This collection interrogates the representation of humanitarian crisis and catastrophe, and the refraction of humanitarian intervention and action, from the mid-twentieth century to the present, across a diverse range of media forms: traditional and contemporary screen media (film, television and online video) as well as newspapers, memoirs, music festivals and social media platforms (such as Facebook, YouTube and Flickr). The book thus explores the historical, cultural and political contexts that have shaped the mediation of humanitarian relationships since the middle of the twentieth century. Together, the chapters illustrate the continuities and connections, as well as the differences, which have characterised the mediatisation of both states of emergency and acts of amelioration. The authors reveal and explore the significant synergies between the humanitarian enterprise, the endeavour to alleviate the suffering of particular groups, and media representations, and their modes of addressing and appealing to specific publics. The chapters consider the ways in which media texts, technologies and practices reflect and shape the shifting moral, political, ethical, rhetorical, ideological and material dimensions of international humanitarian emergency and intervention, and have become integral to the changing relationships between organisations, institutions, governments, individual actors and entire sectors.
As Chair of the All-Party Parliamentary Group for Africa, I am delighted to support this important edited collection. It provides us with a number of timely reflections on the direction of travel of UK–Africa relations since the election of the Coalition Government in 2010. In doing so, it builds on some of the key findings of a seminar series on ‘British Africa policy after Labour’, which concluded with a meeting in Nairobi, Kenya in June 2016. The All-Party Parliamentary Group for Africa supported this series and the book provides a rich and complex account of the dilemmas and tensions shaping recent British engagement with Africa. The analysis covers both a range of different actors including political parties and non-governmental organisations and policy areas including aid, trade and peacekeeping. As such, it represents an original and important contribution that will be of interest to both scholars and policymakers alike.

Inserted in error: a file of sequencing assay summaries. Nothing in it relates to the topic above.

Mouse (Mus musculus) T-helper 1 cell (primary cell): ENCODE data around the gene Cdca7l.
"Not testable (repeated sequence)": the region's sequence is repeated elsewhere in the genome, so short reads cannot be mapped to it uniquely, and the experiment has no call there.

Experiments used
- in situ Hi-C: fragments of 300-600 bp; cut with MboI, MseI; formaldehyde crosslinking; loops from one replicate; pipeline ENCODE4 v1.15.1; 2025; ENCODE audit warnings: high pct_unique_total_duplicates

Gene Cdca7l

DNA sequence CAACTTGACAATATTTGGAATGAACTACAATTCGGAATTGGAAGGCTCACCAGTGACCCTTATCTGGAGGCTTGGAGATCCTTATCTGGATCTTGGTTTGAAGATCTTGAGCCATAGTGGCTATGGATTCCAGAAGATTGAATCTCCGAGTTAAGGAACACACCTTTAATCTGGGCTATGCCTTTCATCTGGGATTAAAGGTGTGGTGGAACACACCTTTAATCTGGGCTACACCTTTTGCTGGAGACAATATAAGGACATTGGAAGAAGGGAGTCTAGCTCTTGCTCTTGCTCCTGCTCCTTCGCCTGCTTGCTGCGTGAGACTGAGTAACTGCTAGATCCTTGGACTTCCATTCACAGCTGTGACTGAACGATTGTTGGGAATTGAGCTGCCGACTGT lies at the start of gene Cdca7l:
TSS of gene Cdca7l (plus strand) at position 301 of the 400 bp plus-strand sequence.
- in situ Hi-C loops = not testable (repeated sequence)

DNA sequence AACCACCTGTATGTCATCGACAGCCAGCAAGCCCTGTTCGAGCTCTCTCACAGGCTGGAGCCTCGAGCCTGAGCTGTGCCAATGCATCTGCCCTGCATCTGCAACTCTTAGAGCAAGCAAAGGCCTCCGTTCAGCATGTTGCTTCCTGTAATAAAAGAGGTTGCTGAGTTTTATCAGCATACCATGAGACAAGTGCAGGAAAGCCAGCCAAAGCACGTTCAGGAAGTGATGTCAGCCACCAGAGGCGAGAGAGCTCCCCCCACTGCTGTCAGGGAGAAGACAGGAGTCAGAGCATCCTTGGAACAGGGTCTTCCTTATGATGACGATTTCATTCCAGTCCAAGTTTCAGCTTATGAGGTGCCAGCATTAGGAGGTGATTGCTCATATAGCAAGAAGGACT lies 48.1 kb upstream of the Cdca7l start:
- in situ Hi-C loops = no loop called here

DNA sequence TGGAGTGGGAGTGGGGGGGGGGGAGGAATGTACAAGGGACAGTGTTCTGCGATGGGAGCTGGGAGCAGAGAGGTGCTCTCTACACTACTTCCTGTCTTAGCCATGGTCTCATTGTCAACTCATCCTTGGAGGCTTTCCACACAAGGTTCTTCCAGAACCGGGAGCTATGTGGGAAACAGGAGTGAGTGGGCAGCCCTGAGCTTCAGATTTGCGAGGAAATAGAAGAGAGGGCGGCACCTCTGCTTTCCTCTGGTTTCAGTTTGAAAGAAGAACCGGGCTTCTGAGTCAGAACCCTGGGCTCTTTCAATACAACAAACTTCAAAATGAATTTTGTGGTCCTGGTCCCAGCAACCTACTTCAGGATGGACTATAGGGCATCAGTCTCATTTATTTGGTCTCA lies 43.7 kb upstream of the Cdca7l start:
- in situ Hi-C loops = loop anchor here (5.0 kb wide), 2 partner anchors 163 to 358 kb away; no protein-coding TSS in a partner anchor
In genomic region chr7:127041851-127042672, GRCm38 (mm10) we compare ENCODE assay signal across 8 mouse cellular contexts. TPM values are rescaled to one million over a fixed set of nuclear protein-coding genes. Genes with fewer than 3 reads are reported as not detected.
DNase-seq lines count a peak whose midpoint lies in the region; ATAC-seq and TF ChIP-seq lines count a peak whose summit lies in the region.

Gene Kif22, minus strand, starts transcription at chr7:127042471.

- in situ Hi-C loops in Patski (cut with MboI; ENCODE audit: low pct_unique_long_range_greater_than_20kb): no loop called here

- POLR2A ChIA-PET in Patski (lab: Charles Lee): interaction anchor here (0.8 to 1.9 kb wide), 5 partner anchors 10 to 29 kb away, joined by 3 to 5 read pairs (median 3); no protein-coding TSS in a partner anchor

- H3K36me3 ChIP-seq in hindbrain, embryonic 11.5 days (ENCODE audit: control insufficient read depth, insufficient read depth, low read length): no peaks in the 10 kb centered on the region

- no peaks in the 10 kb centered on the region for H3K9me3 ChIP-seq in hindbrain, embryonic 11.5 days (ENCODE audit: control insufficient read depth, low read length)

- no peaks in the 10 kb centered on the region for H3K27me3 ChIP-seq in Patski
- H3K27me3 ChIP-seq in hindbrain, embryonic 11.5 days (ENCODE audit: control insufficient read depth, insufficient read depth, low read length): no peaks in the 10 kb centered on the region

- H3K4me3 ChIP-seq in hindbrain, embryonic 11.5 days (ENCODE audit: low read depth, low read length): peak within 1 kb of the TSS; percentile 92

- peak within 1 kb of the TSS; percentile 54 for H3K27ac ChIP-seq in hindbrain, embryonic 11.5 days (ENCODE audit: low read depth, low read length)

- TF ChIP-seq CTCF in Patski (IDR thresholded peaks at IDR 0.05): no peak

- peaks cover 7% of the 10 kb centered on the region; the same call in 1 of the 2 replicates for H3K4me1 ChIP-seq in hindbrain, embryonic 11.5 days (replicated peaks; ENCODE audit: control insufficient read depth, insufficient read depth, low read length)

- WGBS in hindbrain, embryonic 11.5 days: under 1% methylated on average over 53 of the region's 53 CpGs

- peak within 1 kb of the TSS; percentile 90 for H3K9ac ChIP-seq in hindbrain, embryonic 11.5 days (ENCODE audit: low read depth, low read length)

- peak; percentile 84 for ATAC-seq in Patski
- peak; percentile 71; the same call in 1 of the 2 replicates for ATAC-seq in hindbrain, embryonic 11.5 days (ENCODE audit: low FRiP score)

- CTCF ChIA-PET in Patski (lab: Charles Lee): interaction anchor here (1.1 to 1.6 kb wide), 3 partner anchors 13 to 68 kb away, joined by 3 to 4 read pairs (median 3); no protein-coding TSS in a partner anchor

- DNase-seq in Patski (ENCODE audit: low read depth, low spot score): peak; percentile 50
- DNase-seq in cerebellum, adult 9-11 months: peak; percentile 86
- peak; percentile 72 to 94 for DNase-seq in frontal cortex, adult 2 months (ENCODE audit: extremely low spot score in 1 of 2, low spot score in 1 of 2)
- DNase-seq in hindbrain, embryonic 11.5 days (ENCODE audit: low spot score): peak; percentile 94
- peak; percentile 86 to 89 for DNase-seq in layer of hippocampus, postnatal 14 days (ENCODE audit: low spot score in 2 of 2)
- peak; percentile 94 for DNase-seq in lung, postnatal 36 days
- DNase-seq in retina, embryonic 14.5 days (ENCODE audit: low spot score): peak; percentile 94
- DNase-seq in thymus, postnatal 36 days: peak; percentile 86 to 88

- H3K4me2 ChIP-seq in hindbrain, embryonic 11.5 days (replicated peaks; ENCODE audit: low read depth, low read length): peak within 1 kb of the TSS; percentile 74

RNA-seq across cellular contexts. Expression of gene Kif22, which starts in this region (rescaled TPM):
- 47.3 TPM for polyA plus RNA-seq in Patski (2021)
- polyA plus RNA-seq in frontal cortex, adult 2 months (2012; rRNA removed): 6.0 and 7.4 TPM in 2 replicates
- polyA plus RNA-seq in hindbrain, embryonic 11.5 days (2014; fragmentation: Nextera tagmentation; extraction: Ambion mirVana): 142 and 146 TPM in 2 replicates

The individual chapters engage with a coherent set of important questions, framed by the editorial team, which focus on the drivers and power dynamics underpinning contemporary UK engagement with Africa. Given the recent work done by the All-Party Parliamentary Group for Africa in our 2017 report on the future of Africa–UK trade and development cooperation, it is pleasing to see how this book addresses these issues from a number of perspectives.
The domestic context within which UK policymakers are currently operating is unpredictable given the result of the Brexit referendum. This has provided an opportunity to ask important questions about what kind of trade relationship with the UK might best serve African development in the future. Two of the chapters in this collection offer some important insights in this respect. First, a consideration of the developmental impacts of a continuation of the existing EU scheme of Economic Partnership Agreements (EPAs) with African sub-regions leads to the conclusion that they will perpetuate colonial patterns of trade. By contrast, there is also analysis of the ongoing work of UK civil society organisations which support a more progressive alternative to the reciprocal free trade that is central to EPAs.
Although the book focuses in the main on UK policy towards Africa, it also acknowledges that across a number of different policy spheres African actors are able to exert varying degrees of agency in the relationship. For example, in the realm of trade it is clear that African countries are far from passive recipients of policy and they will be able to draw important lessons from their experience of negotiating EPAs with the EU.
UK–Africa relations also need to take account of the changing global context where we see a range of players, including India and China, taking a much greater interest in what is a diverse continent. As this book effectively demonstrates, UK engagement with Africa has taken on a more pragmatic tone in recent years. With Africa’s population predicted by the UN to increase to 2.5 billion by 2050, this book makes a convincing case for the UK to rethink where Africa features within the hierarchy of its foreign policy agenda.
Lastly, the book provides some thoughtful reflections on the perceptions of Africa that shape the public imagination. One can only hope that this collection stimulates wider self-reflection among a range of UK actors upon the need for new ways of thinking about and engaging with Africa.
Chi Onwurah, MP
Chair, All-Party Parliamentary Group for Africa